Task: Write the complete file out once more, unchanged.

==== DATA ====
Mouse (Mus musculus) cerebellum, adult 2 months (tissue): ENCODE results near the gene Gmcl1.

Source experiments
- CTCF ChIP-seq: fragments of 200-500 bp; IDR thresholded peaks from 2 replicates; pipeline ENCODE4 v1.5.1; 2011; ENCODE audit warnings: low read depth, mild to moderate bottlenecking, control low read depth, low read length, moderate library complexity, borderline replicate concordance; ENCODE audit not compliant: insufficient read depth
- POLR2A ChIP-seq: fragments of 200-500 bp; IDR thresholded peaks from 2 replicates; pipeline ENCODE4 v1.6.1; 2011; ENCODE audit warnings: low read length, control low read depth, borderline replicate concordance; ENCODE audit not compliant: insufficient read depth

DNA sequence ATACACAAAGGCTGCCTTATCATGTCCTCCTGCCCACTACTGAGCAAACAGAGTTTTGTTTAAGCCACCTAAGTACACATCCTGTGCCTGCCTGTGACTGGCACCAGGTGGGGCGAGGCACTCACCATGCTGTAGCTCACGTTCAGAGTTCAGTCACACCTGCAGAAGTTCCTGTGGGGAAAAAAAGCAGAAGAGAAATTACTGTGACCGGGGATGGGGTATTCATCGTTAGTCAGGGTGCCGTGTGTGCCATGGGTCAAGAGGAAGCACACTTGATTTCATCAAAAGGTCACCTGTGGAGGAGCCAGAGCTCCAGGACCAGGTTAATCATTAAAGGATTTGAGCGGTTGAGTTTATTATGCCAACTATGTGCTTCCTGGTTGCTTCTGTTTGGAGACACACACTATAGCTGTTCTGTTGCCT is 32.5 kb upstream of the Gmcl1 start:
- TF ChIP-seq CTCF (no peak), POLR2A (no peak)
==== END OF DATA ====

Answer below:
Mouse (Mus musculus) cerebellum, adult 2 months (tissue): ENCODE results near the gene Gmcl1.

Source experiments
- CTCF ChIP-seq: fragments of 200-500 bp; IDR thresholded peaks from 2 replicates; pipeline ENCODE4 v1.5.1; 2011; ENCODE audit warnings: low read depth, mild to moderate bottlenecking, control low read depth, low read length, moderate library complexity, borderline replicate concordance; ENCODE audit not compliant: insufficient read depth
- POLR2A ChIP-seq: fragments of 200-500 bp; IDR thresholded peaks from 2 replicates; pipeline ENCODE4 v1.6.1; 2011; ENCODE audit warnings: low read length, control low read depth, borderline replicate concordance; ENCODE audit not compliant: insufficient read depth

DNA sequence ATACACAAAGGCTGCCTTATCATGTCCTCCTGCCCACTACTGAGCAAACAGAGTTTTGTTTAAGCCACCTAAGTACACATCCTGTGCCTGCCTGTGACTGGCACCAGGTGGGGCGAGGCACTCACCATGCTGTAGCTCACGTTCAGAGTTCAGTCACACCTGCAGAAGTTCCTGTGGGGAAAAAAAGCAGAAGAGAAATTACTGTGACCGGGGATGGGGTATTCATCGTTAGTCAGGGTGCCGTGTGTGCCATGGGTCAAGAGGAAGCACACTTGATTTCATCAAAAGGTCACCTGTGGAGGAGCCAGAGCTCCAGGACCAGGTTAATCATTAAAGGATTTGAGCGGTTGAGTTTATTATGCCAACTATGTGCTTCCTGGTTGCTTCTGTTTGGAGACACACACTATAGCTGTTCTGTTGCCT is 32.5 kb upstream of the Gmcl1 start:
- TF ChIP-seq CTCF (no peak), POLR2A (no peak)